We've said that the 10's complement representation of a negative number, like −837, can be computed by subtracting from a power of ten. We could subtract 837 from 1000000 (with all the borrowing that entails) to find its six-digit 10's complement form. But there is a less obvious, but easier, algorithm to compute complement form:
1. Decide how many digits are required in the representation, and add zeroes on the left of the number to fill out the necessary digits.
2. "Flip" each digit in the original by subtracting it from 9.
3. Add 1 to the result.
In our example, we find the six digit 10's complement of 837:
• 000837 (fill out to six digits)
• 999162 ("flip" each digit)
We can check our work by confirming that 999163 + 837 = 1000000. When it's important to distinguish, we'll use the (non-standard) subscript "C" to indicate that a number is written in complement notation: 99916310C.

Let's return to our example of adding negative numbers. Before we wrote the negative number using standard signed notation:
 2 4 1 7 5 + − 4 2
Now, though, let's try it in our new 10's complement system. What is the six digit 10's complement representation of −42?
• 000042 (fill out to six digits)
• 999957 ("flip" each digit)
We can then use that to set up our addition problem:
 0 2 4 1 7 5 + 9 9 9 9 5 8
Remember, 99995810C is just the representation of the same number previously represented as −4210. Because of the rollover effect, we should be able to perform this addition—which includes a negative number—exactly the same as any other addition (just ignoring the rollover, if any). Let's try it:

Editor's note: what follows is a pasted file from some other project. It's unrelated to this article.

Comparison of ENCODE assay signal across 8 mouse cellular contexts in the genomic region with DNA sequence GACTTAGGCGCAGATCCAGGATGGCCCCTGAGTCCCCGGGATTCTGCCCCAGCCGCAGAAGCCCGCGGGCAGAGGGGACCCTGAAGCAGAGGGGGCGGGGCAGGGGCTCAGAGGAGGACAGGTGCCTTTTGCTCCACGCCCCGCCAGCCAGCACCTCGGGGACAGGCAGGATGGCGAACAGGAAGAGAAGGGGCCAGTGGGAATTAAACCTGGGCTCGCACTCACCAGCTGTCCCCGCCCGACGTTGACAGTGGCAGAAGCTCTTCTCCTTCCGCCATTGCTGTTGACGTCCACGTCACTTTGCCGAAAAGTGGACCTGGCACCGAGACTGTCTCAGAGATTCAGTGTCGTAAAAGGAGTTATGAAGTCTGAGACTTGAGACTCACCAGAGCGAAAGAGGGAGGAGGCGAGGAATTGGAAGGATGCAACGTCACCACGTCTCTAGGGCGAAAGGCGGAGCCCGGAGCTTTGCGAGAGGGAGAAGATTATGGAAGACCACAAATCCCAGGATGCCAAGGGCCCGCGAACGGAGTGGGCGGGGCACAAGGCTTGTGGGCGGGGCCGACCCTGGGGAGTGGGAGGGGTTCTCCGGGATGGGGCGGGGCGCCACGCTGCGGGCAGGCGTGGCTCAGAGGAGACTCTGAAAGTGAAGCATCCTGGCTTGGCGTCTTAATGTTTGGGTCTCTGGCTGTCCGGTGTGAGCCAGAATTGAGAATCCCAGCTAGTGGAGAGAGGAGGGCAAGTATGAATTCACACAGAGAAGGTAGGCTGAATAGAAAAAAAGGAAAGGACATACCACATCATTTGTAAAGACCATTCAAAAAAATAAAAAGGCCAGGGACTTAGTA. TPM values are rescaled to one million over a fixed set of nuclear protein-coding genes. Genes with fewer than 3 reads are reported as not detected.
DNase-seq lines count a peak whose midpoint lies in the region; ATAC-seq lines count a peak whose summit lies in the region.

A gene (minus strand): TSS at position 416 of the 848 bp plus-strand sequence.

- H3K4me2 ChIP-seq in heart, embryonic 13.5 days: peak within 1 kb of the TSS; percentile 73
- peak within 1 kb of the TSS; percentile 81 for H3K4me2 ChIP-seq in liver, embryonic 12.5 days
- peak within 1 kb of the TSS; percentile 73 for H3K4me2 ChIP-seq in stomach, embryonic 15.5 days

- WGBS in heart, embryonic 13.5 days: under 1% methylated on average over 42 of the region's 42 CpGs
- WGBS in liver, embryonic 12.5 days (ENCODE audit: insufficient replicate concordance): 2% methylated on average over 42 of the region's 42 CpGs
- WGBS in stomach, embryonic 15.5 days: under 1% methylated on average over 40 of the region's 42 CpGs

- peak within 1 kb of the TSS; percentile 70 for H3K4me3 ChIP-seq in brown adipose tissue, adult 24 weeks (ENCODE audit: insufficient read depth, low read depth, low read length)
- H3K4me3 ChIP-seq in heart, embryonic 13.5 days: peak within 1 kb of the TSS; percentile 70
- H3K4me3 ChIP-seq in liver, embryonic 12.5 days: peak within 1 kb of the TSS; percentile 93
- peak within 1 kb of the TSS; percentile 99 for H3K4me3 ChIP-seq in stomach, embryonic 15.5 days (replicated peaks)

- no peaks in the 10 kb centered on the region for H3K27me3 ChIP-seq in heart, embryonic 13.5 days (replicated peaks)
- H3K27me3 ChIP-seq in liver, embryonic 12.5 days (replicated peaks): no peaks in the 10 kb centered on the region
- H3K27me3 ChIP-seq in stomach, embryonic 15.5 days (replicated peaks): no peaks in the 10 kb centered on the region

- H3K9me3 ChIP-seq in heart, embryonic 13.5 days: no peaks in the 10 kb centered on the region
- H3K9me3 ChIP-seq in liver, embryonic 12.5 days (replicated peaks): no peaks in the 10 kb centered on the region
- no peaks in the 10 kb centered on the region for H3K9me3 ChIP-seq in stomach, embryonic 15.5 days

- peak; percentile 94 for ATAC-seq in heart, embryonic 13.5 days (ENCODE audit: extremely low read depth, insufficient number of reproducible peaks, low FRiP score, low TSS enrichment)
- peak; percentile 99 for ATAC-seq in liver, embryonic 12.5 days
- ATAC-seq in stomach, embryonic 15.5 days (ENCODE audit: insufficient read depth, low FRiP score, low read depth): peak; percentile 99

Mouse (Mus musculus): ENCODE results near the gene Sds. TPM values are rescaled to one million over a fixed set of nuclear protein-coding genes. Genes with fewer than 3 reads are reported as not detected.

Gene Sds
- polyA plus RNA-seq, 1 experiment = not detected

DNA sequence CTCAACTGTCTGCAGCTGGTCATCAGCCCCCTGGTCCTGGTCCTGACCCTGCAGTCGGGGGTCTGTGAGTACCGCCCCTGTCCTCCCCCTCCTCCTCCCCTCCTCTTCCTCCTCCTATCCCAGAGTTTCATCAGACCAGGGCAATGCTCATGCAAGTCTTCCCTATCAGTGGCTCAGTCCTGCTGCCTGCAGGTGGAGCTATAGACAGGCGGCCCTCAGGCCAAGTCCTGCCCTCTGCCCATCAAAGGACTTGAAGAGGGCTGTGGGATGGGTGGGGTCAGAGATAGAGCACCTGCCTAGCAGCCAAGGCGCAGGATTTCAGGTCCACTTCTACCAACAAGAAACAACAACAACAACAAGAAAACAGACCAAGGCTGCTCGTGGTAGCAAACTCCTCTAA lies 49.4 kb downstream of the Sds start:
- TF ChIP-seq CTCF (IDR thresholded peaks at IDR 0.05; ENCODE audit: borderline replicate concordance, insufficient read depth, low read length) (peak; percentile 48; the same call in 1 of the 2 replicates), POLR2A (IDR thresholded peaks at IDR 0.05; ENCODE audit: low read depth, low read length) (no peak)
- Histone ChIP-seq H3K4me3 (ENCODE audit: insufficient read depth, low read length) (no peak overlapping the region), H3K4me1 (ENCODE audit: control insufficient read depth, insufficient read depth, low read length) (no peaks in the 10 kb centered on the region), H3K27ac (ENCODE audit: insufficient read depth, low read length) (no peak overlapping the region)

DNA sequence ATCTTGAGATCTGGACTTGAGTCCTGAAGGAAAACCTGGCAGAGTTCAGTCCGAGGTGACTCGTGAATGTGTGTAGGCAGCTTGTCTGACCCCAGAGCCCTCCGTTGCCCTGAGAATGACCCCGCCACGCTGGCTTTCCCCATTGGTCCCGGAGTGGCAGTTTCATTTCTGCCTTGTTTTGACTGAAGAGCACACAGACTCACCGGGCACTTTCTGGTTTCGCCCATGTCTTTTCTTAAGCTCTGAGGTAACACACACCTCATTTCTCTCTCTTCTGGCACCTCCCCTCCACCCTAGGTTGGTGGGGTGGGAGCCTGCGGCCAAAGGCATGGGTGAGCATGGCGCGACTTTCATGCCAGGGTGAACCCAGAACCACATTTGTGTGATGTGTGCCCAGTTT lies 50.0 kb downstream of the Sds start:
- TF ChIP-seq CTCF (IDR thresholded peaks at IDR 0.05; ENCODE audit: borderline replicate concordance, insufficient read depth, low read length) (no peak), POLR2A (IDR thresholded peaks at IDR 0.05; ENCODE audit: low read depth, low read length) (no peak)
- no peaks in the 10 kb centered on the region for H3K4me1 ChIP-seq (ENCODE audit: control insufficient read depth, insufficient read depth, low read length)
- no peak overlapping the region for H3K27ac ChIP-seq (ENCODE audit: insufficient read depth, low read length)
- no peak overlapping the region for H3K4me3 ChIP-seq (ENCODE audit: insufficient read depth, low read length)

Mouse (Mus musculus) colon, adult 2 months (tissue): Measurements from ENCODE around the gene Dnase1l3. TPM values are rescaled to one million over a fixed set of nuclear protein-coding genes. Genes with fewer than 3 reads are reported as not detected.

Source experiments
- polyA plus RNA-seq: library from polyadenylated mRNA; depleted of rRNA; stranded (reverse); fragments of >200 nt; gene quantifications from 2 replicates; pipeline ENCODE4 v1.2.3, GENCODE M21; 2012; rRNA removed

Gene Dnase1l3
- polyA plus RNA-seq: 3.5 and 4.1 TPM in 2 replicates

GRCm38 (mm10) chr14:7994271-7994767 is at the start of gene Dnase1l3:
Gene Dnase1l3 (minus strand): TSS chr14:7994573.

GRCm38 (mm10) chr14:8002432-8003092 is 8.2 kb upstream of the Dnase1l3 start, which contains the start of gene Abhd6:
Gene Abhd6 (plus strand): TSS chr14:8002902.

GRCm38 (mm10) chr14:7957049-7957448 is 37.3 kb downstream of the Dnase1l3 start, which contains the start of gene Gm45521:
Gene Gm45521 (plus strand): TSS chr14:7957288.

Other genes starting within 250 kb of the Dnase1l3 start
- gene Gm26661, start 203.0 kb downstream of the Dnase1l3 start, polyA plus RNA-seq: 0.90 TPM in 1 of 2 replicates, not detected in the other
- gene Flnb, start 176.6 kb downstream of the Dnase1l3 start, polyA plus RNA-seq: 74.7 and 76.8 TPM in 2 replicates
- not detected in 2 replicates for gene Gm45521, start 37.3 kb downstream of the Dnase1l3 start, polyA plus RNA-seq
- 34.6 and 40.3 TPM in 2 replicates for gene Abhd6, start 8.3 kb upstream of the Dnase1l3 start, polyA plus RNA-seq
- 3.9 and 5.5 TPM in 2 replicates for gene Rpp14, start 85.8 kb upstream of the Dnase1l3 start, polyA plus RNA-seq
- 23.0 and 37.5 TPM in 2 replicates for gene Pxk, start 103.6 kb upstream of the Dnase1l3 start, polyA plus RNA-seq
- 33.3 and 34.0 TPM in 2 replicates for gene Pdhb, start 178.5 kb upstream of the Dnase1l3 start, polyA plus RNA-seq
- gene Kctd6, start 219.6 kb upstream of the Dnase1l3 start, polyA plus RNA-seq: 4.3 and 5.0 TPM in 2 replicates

1 1 1 1 1 1 0 2 4 1 7 5 + 9 9 9 9 5 8 (1) 0 2 4 1 3 3
Here's where it's crucially important to remember that we've set this problem up in a six-digit system: that extra one on the left end is the rollover 1, and should be ignored when reporting the final answer: 24133. You can use a calculator or the traditional subtraction algorithm to verify that this answer is correct: 24175 + −42 = 24133.

So far, this seems pretty decent: at the cost of having a slightly more complicated algorithm to find the negative representation of a number (rather than just drawing a minus sign), we have made our addition algorithm simpler, because we don't have to do anything special or different if one or the other or both of the addends are negative.

## Subtracting with complement notation

What can complement notation do for subtraction? Recall our example of a "complicated" subtraction problem, 2146 minus 857, involving a great deal of borrowing.
 10 13 1 0 3 16 2 1 4 6 − 8 5 7 1 2 8 9
Nothing prevents the standard subtraction algorithm from working, but since negative numbers now work just fine with the addition algorithm—which is much simpler—let's try computing this as 2146 + −857 instead.
First, we convert −857 into 10's complement notation:
• 000857 (fill out to six digits)
• 999142 ("flip" each digit)
Then, use that in an addition problem:
 1 1 1 0 0 2 1 4 6 + 9 9 9 1 4 3 (1) 0 0 1 2 8 9
We ignore the rollover 1 as usual, and straightforwardly interpret 00128910C as 128910, the same answer we got from the subtraction algorithm.
What if the result is negative? Consider the problem 268 − 1830. To follow the process we've set up so far, we rewrite that as 268 + −1830 and set up the addition. First, negate 1830:
• 001830 (fill out to six digits)
• 998169 ("flip" each digit)
 1 0 0 0 2 6 8 + 9 9 8 1 7 0 9 9 8 4 3 8